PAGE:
You can see that the length of the model vector is the same as the length of the vector being projected. This means that waveform C lies exactly in the subspace spanned by waveforms A and B.

A time-shifted sinusoid of frequency \(\omega\) can *always* be written as a linear combination of \(\sin(2\pi\omega t)\) and \(\cos(2\pi\omega t)\). The coefficients of the linear combination tell us both the amplitude of the time-shifted sinusoid and the time shift.

Consider the function \(g(t) \equiv 17.3 \sin(2*pi*5*(t-0.02)\) on the domain \(0 \leq t \leq 1\) seconds. The amplitude is 17.3. The time shift is 0.02 seconds. Let’s confirm this using the coefficients on the linear combination of sine and cosine of the same frequency.

```
<- makeFun(17.3 * sin(2*pi*5*(t-0.02)) ~ t)
g <- makeFun(sin(2*pi*5*t) ~ t)
sin5 <- makeFun(cos(2*pi*5*t) ~ t)
cos5 <- Integrate(g(t) * sin5(t) ~ t, bounds(t=0:1)) /
A_coef Integrate(sin5(t) * sin5(t) ~ t, bounds(t=0:1))
A_coef## [1] 13.99599
<- Integrate(g(t)*cos5(t) ~ t, bounds(t=0:1)) /
B_coef Integrate(cos5(t) * cos5(t) ~ t, bounds(t=0:1))
B_coef## [1] -10.16868
```

The amplitude of \(g(t)\) is the Pythagorean sum of the two coefficients:

```
sqrt(A_coef^2 + B_coef^2)
## [1] 17.3
```

The time delay involves the ratio of the two coefficients:

```
atan2(B_coef, A_coef) / (2*pi*5)
## [1] -0.02
```

For our purposes here, we will need only the Pythagorean sum and will ignore the time delay.

?fig-cello-seg (top) shows the waveform of a note played on a cello. The note lasts about 1 second. The bottom panel zooms in on the waveform, showing 82 ms (that is, 0.082 s).

The whole note starts with a sharp “attack,” followed by a long period called a “sustain,” and ending with a “decay.” Within the sustain and decay, the waveform is remarkably repetitive, seen best in the bottom panel of the figure.

If you count carefully in the bottom panel, you will see that the waveform completes 9 cycles in the 0.082 s graphical domain. This means that the period is 0.082 / 9 = 0.0091 s. The frequency \(\omega\) is the reciprocal of this: 1/0.0091 = 109.76 Hz. That is, the cello is vibrating about 110 times per second.

In modeling the cello waveform as a linear combination of sinusoids, the frequencies we use ought to respect the period of the cello vibration. Figure 33.4 shows the original waveform as well as the projection of the waveform onto a sinusoid with a frequency of 109.76 Hz. The figure also shows the residual from the projection, which is simply the original waveform minus the projected version.

The sinusoid with \(\omega = 109.76\) is not the only one that will repeat every 0.0091 s. So will a sinusoid with frequency \(2\omega = 219.52\), one with frequency \(3\omega = 329.28\) and so on. These multiples of \(\omega\) are called the ** harmonics** of that frequency. In Figure 33.5 (top) the cello waveform is projected onto \(\omega\) and its first harmonic \(2\omega\). In the middle panel, the projection is made onto \(\omega\) and its first three harmonics. In the bottom panel, the projection is onto \(\omega\) and its first eight harmonics.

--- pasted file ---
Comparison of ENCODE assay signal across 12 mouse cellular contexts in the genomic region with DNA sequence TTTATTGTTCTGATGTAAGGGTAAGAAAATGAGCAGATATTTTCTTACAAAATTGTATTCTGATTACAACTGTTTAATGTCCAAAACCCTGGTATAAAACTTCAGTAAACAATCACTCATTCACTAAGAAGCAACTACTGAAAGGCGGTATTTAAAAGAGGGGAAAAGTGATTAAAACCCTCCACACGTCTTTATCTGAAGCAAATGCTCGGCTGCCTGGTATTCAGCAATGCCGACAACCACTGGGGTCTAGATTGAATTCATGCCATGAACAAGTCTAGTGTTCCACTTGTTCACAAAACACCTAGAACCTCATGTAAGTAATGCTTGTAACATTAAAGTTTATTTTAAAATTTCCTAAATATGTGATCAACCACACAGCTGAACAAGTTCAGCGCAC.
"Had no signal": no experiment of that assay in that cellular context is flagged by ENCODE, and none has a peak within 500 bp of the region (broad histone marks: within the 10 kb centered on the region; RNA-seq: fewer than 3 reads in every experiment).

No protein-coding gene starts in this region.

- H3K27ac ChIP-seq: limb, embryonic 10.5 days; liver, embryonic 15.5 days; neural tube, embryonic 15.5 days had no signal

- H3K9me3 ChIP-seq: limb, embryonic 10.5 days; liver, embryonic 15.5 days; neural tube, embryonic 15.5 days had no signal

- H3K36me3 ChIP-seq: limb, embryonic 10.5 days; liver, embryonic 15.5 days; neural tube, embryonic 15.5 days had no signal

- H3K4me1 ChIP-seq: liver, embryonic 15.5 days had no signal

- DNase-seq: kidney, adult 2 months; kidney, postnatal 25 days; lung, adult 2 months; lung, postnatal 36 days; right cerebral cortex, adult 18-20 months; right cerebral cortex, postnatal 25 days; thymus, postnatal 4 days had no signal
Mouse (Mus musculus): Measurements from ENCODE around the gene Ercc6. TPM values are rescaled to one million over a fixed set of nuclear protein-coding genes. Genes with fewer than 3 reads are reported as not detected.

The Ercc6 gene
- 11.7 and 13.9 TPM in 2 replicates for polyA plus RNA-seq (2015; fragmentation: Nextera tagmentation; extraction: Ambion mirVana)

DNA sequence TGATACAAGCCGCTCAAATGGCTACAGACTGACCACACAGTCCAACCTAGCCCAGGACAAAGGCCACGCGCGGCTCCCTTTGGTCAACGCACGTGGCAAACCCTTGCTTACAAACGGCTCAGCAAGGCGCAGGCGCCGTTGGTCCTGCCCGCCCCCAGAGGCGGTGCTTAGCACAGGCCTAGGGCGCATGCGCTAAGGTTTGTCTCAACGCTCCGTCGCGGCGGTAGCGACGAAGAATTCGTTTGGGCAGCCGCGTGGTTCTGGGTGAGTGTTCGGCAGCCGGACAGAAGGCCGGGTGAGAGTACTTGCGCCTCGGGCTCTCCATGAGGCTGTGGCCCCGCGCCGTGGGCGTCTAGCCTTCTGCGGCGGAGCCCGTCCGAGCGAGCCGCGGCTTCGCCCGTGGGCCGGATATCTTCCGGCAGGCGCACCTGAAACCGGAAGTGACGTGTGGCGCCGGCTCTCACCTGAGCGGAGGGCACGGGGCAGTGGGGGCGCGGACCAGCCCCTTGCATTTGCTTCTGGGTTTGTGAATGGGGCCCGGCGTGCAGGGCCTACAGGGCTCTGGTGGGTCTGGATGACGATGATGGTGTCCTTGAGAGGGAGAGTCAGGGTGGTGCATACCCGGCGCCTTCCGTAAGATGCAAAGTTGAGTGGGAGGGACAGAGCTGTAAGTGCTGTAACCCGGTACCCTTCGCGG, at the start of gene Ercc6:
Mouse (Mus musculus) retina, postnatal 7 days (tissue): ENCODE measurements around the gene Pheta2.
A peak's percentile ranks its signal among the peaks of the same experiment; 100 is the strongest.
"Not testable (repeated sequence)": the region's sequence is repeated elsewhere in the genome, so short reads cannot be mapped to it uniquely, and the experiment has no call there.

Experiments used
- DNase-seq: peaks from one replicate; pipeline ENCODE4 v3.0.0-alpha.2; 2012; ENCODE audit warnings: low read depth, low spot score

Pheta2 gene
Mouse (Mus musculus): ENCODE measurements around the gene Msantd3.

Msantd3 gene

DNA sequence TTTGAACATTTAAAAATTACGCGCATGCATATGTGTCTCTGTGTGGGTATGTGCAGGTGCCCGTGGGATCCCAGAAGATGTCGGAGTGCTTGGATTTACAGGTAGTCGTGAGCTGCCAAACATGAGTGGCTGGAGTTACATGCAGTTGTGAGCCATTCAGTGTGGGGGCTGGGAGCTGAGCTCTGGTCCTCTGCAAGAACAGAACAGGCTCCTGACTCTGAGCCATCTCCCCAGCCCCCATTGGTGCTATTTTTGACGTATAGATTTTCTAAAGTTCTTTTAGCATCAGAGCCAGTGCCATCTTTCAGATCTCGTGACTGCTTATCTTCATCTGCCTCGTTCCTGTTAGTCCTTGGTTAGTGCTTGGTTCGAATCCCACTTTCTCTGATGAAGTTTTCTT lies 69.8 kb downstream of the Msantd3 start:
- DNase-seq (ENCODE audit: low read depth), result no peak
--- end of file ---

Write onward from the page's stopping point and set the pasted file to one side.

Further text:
As the number of harmonics increases, the approximation gets better and better.

Until now, all the plots of the cello waveform have been made in what’s called the ** time domain**. That is, the horizontal axis of the plots has been

*time*, as seems natural for a function of time.

The decomposition into sinusoids offers another way of describing the cello waveform: the ** frequency domain**. In the frequency domain, we report the amplitude and phase of the projection onto each frequency, plotting that versus frequency. Figure 33.6 shows the waveform in the frequency domain.

From the amplitude graph in Figure 33.6, you can see that only a handful of frequencies account for almost all of the signal. Thus, the frequency domain representation is in many ways much more simple and compact than the time domain representation.

The frequency domain description is an important tool in many fields. As you will see in Block 6, models of many kinds of systems, from the vibrations of buildings during an earthquake, aircraft wings in response to turbulence, and the bounce of a car moving over a rutted road have a very simple form when stated in the frequency domain. Each sinusoid in the input (earthquake shaking, air turbulence, rutted road) gets translated into the same frequency sinusoid in the output (building movement, wing bending, car bound): just the amplitude and phase of the sinusoid is altered.

The construction of the frequency domain description from the waveform is called a ** Fourier Transform**, one of the most important techiques in science.

## 33.3 Exercises

#### Exercise 33.03

Consider these functions/vectors on the domain \(0 \leq t \leq 1\):

- \(s_1(t) \equiv \sin(2\pi t)\)
- \(s_2(t) \equiv \sin(2 \pi 2 t)\) (that is, \(\omega = 2\))
- \(s_3(t) \equiv \sin(2 \pi 3 t)\) (that is, \(\omega = 3\))
- \(c_0(t) \equiv \cos(\pi t)\)
- \(c_1(t) \equiv \cos(2 \pi t)\)
- \(c_2(t) \equiv \cos(2 \pi 2 t)\)

Plot out each of the functions on the domain. How many complete cycles does each function complete as \(t\) goes from 0 to 1?

What is the

*length*of each function?All of the functions are mutually orthogonal except one. Which is the odd one out? (Hint: If the dot product is zero, the vectors are orthgonal.)

#### Exercise 33.05

Here is a square-wave function:

```
<- makeFun(ifelse(abs(t) <= 0.5, 1, 0) ~ t)
sq_wave slice_plot(sq_wave(t) ~ t, bounds(t=-1:1))
```

Find the projection of the square wave onto each of these functions. Use the domain \(-1 \leq t \leq 1\).

- \(c_0 \equiv 1\)
- \(c_1 \equiv \cos(1 \pi t)\)
- \(c_2 \equiv \cos(2 \pi t)\)
- \(c_3 \equiv \cos(3 \pi t)\)
- \(c_4 \equiv \cos(4 \pi t)\)
- \(c_5 \equiv \cos(5 \pi t)\)
- \(c_6 \equiv \cos(6 \pi t)\)
- \(c_7 \equiv \cos(7 \pi t)\)

Hint: To find the scalar multiplier of projecting \(g(t)\) onto \(f(t)\), use

\[\int_{-1}^1 g(t)\, f(t)\, dt {\LARGE /} \int_{-1}^1 f(t)\, f(t)\,dt\] or, in R/mosaic

```
<- Integrate(g(t)*f(t) ~ t, bounds(t=-1:1)) /
A Integrate(f(t)*f(t) ~ t, bounds(t=-1:1))
```

Then the projection of \(g()\) onto \(f()\) is \(A\, f(t)\).

Write down the scalar multiplier on each of the 8 functions above.

If you calculated things correctly, this is the linear combination of the 8 functions that best matches the square wave.